FREE Bee Paper Mask

Making fun out of masks? It’s true! Have some fun by making a paper mask with this paper mask created by Read Aloud is a non-profit organization dedicated to childhood literacy. Today’s mask is a bee… plus it comes with a suggestion for a book you can read.

Click here to download the PDF of the FREE bee paper mask coloring page

FREE Carnival Paper Mask

Ever been to Carnival? This paper mask/coloring page is the perfect intro to learn about this festival in Italy. Created by, a nationwide organization dedicated to promoting childhood literacy.

To download the FREE Carnival Paper Mask PDF, click here.

FREE Scuba Diver Coloring Page

When I grow up, I want to be… a scuba diver? Yup, there’s a coloring page for that!

Get this FREE coloring page in the shape of a mask! Created by ReadAloud.Org, a non-profit organization committed to child literacy.

Download a free PDF copy of the scuba diver coloring page here.

FREE Fall Reading Tracker

Did you know that just 15 minutes of reading every day could make a huge difference in a child’s life? Whether reading on their own or being read to by you, 15 minutes could help your child gain confidence and skill. Get this FREE reading tracker, created by Read Read Aloud is a national non-profit organization that promotes child literacy.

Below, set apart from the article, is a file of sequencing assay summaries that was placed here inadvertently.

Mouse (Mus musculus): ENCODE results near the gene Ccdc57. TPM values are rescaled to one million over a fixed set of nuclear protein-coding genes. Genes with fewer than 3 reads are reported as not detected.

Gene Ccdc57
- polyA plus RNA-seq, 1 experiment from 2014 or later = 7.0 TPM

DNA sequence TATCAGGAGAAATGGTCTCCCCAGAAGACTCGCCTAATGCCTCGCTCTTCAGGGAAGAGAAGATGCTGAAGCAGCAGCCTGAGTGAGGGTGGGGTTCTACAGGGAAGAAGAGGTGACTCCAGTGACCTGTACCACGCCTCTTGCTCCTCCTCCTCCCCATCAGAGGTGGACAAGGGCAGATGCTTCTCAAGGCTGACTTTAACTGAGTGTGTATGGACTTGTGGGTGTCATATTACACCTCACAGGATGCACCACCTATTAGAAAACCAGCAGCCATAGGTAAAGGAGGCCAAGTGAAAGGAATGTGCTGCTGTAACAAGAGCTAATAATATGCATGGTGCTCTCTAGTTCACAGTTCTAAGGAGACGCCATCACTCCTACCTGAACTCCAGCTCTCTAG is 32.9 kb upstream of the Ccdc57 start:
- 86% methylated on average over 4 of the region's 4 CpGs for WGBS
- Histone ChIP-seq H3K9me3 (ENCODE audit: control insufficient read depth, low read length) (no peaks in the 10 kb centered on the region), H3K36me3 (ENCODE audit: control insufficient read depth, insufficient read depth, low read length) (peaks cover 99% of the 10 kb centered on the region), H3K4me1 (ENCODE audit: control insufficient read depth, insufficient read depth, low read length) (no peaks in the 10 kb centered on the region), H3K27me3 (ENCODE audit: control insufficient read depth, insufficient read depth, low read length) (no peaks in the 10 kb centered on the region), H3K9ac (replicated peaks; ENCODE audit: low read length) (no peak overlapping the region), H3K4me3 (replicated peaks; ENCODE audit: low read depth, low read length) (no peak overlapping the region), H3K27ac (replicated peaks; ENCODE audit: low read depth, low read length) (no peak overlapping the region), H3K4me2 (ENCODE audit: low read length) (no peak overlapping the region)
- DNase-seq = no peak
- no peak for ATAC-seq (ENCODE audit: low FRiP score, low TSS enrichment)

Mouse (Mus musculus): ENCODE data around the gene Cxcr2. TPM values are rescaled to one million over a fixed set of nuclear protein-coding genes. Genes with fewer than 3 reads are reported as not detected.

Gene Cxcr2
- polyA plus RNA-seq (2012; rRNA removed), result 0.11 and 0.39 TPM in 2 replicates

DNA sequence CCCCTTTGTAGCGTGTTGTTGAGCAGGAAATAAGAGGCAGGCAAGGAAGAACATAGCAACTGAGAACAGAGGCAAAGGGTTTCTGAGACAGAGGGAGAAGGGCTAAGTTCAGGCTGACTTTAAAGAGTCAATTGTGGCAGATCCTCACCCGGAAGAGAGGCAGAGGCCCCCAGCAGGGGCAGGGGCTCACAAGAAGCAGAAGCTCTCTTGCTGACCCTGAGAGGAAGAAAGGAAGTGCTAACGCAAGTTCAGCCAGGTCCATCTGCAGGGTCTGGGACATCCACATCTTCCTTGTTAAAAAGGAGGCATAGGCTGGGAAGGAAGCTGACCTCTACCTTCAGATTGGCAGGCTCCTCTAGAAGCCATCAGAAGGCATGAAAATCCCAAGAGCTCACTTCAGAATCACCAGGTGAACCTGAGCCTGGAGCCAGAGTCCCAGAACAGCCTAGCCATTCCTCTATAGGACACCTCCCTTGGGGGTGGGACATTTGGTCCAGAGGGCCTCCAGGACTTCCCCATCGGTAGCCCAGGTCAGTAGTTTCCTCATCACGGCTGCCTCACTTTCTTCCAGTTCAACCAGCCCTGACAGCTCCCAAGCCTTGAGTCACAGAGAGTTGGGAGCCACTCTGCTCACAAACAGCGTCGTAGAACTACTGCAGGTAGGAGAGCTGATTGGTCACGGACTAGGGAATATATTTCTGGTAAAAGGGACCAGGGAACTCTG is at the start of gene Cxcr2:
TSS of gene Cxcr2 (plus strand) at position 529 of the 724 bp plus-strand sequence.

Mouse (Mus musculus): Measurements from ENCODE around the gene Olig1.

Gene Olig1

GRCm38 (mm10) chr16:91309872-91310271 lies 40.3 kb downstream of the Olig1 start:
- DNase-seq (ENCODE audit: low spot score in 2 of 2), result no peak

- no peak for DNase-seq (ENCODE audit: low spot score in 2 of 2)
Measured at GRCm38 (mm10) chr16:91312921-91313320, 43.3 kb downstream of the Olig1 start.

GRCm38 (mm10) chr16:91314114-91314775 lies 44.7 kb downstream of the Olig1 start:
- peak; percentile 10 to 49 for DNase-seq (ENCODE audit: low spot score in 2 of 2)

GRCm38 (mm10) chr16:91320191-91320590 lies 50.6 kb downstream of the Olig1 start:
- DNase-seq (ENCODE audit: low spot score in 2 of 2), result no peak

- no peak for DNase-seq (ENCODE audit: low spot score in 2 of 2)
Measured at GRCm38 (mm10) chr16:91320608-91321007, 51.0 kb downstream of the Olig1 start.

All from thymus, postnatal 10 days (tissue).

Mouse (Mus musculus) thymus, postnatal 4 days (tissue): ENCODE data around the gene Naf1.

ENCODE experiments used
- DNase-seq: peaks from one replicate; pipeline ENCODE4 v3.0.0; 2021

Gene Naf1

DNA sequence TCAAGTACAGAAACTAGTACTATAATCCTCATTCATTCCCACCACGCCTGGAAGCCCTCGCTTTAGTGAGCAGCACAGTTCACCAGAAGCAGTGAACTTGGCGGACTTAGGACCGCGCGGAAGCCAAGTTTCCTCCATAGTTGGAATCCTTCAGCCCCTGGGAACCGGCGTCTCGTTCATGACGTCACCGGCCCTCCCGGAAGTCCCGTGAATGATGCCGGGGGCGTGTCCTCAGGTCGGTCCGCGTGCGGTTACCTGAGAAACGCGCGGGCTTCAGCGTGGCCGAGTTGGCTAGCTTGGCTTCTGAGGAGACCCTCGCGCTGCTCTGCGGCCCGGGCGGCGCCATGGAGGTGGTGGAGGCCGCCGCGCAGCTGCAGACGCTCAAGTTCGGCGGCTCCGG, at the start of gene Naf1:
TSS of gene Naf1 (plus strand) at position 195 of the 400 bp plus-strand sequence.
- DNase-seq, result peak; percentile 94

Get the free tracker by clicking here.

Free Penmanship Book

Teaching your child the lost art of penmanship? This book from Shine-a-Light Press is free! Designed for grade levels K-2 .

Get the FREE download by visiting Shine-a-Light Press here.

FREE Dalmatian Coloring Page

Cat person or dog person? If you Must Love Dogs, you’ll love this paper craft/coloring page! Created by Read Aloud is a non-profit organization that promotes reading.

Click this link to download the page.

New Book- The Nations Rage

How do world governments react to Christianity? How do world leaders react when their systems are threatened by Christians? How would businesses react to a massive amount of people deciding they suddenly want to become Christians, changing how they spend their money? Would these governments have a reaction? Would these world leaders react? Would these businesses react?

Disclosure: I received a free copy of this book in exchange for my honest review.

The clear, obvious answer for David Sliker is a resounding yes. In his new book The Nations Rage, Sliker makes a case for how disruptive Christianity can be, and how much anger it can provoke. He points to the Bible to show how angry leaders have reacted in the past when people in their regions suddenly converted to Christianity. These conversions caused changes, which disrupted the status quo.

Sliker takes the idea of rage towards Christianity and connects it to current events. He also predicts that there will be a revival in the future which will stoke anger on the part of world leaders.

The Nations Rage does not go into detail on the Book of Revelation, but if you’re interested in Bible prophecy, you might like this book. It’s also a good pick for those interested in getting some more context to go with their Bible verses.

Deliver Us